It was reported that I-TIS should be evaluated by multi-center approach for the exact definition of its validity for preoperative assessment and prediction the strength of postoperative care. Further, its usefulness is not certain in some situations like trauma and ICU-bound postoperative patients and it was claimed to be simplified for easy use by reducing the number of variables 14.

In order to find out whether a score is appropriate for a specific situation, a number of aspects have to be considered. These aspects include quality characteristics of the measurement instruments, as well as its applicability. Reliability describes the exactness with which a scoring measurement can be performed, how accurate a score can be reproduced 15.

In order to provide accurate and reliable outcome data, precise definitions are essential to ensure standardization and uniformity of data collection. The reliability and validation of a process should be assessed at regular intervals 16. We studied this score for the assessment of reliability and validity. However, its use is neither simple nor rapid and time-consuming. In contrast, the ASA classification represents a simple estimation of physiological status and can be applied to every patient.

The correlation between ASA classification and postoperative mortality has been previously reported and absolute mortality rates showed considerable variation 17, 18. Wolters et al 19 concluded that ASA physical status classification was a predictor of postoperative outcome. Their data, with mortality rates of 0.1% for ASA I, 0.7% for ASA II, 3.5% for ASA III, 18.3% for ASA IV and 93.3% for ASA V, were based on all deaths in hospital after surgical intervention. Donati et al 20 developed the logistic regression model for predicting the operative risk. Although they suggested this new model could be helpful for both surgeons and anesthetists, it was complicated and confusing.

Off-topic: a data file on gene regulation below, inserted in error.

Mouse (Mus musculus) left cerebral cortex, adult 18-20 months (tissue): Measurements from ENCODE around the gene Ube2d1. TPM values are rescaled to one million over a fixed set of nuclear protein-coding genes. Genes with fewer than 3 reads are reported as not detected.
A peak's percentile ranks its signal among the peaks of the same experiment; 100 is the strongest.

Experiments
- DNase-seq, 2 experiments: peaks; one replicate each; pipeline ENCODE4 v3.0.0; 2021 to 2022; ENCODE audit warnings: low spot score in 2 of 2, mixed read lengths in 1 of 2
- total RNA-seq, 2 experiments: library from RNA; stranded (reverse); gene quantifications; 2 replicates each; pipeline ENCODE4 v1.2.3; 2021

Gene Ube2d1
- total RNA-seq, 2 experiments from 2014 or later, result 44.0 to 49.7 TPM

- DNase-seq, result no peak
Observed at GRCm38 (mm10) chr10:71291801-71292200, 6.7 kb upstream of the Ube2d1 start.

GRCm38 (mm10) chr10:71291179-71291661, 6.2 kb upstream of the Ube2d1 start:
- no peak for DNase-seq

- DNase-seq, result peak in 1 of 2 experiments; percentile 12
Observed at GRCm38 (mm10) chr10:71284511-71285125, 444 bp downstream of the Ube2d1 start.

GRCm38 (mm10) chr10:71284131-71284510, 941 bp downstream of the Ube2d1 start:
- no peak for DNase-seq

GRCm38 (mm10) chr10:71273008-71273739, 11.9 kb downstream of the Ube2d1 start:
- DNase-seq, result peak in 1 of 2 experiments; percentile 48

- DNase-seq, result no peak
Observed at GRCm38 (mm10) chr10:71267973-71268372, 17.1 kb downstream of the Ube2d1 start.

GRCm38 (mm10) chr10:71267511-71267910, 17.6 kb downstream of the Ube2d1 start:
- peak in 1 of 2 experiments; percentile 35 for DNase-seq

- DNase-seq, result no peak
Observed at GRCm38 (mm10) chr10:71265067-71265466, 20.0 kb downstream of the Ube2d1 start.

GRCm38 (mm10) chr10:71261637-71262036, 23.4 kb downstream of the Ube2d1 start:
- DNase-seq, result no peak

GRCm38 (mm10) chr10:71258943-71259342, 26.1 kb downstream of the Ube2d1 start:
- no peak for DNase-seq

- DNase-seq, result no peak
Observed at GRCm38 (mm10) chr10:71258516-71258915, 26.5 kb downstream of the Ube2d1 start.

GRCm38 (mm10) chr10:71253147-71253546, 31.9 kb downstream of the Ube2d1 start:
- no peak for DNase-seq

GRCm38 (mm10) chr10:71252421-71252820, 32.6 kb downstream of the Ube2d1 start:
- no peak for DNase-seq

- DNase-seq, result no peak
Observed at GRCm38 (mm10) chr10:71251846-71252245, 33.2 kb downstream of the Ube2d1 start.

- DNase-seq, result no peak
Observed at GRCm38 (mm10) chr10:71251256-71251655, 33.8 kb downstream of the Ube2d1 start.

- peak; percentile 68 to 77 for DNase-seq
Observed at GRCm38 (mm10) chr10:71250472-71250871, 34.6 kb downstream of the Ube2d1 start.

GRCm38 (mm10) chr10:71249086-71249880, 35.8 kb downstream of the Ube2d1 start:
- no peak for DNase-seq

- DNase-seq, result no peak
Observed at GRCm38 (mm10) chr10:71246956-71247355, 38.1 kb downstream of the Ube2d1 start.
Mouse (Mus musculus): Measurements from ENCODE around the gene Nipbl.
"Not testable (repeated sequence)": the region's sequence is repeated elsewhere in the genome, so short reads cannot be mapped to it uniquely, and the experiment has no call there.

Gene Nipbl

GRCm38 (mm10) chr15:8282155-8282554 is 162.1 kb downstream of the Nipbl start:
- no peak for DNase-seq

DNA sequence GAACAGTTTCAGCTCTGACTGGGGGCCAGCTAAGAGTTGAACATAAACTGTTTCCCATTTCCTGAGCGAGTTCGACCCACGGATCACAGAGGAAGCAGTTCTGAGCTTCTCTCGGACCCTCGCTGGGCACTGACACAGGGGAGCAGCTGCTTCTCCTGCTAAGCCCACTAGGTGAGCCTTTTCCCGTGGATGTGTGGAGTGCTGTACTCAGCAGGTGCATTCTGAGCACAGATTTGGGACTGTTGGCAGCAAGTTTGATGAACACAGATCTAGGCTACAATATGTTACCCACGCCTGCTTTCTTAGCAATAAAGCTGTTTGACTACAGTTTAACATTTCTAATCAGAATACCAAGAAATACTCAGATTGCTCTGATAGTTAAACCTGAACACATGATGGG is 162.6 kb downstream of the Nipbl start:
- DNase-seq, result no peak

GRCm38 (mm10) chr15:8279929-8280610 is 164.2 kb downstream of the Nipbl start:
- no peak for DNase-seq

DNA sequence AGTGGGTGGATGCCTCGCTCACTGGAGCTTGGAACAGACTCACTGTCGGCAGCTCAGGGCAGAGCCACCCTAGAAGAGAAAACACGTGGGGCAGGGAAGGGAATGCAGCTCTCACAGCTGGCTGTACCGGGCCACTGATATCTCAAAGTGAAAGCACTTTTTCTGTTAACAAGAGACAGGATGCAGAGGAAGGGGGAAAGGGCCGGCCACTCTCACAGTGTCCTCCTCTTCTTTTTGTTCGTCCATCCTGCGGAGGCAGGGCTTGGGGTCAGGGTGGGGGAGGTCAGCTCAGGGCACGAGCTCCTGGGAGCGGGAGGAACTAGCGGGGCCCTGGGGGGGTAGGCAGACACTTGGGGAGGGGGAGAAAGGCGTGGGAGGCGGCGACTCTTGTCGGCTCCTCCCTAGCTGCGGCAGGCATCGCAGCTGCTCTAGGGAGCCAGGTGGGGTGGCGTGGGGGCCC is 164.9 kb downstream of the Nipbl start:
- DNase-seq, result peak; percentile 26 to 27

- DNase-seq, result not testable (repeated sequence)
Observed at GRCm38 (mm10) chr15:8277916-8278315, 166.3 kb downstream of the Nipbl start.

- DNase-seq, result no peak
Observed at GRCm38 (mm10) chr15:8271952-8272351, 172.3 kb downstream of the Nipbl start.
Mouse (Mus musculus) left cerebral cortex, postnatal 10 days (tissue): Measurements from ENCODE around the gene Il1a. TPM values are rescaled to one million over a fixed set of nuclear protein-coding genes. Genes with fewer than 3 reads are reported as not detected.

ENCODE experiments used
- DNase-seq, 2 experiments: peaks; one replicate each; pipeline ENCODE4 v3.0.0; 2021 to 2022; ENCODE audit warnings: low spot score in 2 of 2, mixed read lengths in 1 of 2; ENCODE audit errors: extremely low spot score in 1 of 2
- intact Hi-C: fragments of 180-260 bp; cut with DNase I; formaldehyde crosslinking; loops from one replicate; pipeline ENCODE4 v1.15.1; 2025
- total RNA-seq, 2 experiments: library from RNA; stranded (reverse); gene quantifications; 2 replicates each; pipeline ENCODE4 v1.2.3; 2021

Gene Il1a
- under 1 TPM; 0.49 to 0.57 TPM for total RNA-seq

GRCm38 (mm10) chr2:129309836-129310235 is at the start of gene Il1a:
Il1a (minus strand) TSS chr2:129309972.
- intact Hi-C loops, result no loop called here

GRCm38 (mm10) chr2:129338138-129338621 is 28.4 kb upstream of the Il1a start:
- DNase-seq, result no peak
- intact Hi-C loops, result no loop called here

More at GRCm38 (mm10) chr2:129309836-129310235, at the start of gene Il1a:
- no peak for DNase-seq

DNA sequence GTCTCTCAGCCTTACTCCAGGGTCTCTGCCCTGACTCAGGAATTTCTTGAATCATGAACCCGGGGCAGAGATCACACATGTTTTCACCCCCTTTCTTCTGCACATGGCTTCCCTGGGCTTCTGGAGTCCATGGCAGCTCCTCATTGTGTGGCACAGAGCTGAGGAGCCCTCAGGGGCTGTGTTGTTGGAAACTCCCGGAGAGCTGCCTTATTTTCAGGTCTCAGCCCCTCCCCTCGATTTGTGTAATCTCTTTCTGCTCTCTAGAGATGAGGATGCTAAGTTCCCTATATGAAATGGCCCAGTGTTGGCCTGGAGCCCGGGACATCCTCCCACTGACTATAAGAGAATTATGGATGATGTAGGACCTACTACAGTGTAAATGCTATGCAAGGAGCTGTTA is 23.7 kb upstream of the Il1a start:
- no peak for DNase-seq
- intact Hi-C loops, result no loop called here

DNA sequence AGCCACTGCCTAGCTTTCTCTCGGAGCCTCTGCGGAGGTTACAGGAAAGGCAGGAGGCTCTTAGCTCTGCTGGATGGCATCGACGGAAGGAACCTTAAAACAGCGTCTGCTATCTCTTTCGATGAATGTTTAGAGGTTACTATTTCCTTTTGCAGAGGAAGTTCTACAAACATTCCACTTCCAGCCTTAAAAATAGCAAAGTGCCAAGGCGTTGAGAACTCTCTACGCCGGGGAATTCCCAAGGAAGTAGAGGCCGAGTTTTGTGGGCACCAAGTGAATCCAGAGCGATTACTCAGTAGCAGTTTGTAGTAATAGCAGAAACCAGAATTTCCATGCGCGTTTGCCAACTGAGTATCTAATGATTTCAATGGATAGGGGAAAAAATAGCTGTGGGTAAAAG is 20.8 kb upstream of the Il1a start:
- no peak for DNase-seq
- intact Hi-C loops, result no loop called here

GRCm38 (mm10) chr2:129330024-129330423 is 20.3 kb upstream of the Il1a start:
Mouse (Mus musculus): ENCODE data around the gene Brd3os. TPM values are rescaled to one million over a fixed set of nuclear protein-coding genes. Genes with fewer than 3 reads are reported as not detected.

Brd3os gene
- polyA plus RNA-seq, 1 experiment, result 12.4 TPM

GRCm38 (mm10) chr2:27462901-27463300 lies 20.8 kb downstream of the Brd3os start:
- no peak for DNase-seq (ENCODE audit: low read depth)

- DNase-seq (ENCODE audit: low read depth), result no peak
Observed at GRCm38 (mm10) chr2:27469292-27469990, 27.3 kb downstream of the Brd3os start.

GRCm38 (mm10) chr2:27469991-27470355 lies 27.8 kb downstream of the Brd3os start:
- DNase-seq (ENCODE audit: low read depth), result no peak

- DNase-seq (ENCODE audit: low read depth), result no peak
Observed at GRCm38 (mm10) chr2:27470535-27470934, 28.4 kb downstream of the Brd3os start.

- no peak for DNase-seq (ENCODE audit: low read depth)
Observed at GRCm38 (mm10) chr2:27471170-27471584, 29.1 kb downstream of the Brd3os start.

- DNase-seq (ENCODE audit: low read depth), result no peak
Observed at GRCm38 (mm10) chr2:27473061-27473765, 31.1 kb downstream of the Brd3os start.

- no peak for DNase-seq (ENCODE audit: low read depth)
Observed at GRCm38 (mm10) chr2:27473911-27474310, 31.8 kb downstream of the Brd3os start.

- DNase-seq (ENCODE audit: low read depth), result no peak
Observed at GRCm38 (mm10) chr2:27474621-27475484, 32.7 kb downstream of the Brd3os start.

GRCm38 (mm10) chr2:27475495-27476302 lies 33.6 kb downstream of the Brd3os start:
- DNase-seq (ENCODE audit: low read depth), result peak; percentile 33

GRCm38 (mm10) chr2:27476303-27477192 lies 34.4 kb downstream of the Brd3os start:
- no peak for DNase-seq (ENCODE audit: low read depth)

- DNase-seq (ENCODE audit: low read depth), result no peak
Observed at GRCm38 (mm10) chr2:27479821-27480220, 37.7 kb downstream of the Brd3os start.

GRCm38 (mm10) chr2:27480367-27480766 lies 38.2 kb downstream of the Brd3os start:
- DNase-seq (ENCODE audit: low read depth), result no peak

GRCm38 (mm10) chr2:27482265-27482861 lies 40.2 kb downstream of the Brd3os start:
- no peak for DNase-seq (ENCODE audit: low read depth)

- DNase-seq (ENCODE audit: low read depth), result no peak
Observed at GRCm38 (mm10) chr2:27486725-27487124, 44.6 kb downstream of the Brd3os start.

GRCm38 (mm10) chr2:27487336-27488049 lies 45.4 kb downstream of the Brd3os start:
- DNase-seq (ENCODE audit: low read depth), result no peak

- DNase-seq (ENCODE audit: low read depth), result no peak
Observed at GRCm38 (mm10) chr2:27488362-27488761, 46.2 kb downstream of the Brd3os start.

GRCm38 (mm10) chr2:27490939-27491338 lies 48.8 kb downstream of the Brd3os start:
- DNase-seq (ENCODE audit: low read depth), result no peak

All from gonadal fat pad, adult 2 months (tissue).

The Physiological and Operative Severity Score for the enUmeration of Mortality and morbidity (POSSUM) scoring systems have been validated in patients undergoing general, colorectal and vascular surgery 3, 21, 22. This score was devised in the UK and has been used widely, but the application of it has been limited outside the UK. Yii et all 23 confirmed that this system was applicable to the Malaysian setting.

As previously mentioned ASA scoring system may show significant variation in large and culturally heterogeneous countries, but it seems still widely and easily used scoring system. I-TIS scoring system may be validated to our surgical patients but the reliability of this score is debatable. Until a new scoring system is introduced, ASA scoring system will sustain its popularity for perioperative risk adjustment of the surgical patients.

References

[1]  Saklad M. Grading of patients for surgical procedures. Anesthesiology 1941; 2: 281-4.
In article      View Article
 
[2]  Dripps RD. New classification of physical status. Anesthesiology 1963; 24: 111.
In article      View Article
 
[3]  Copeland GP, Jones D, Walters M. POSSUM: a scoring system for surgical audit. Br J Surg 1991; 78(3): 355-60.
In article      View Article  PubMed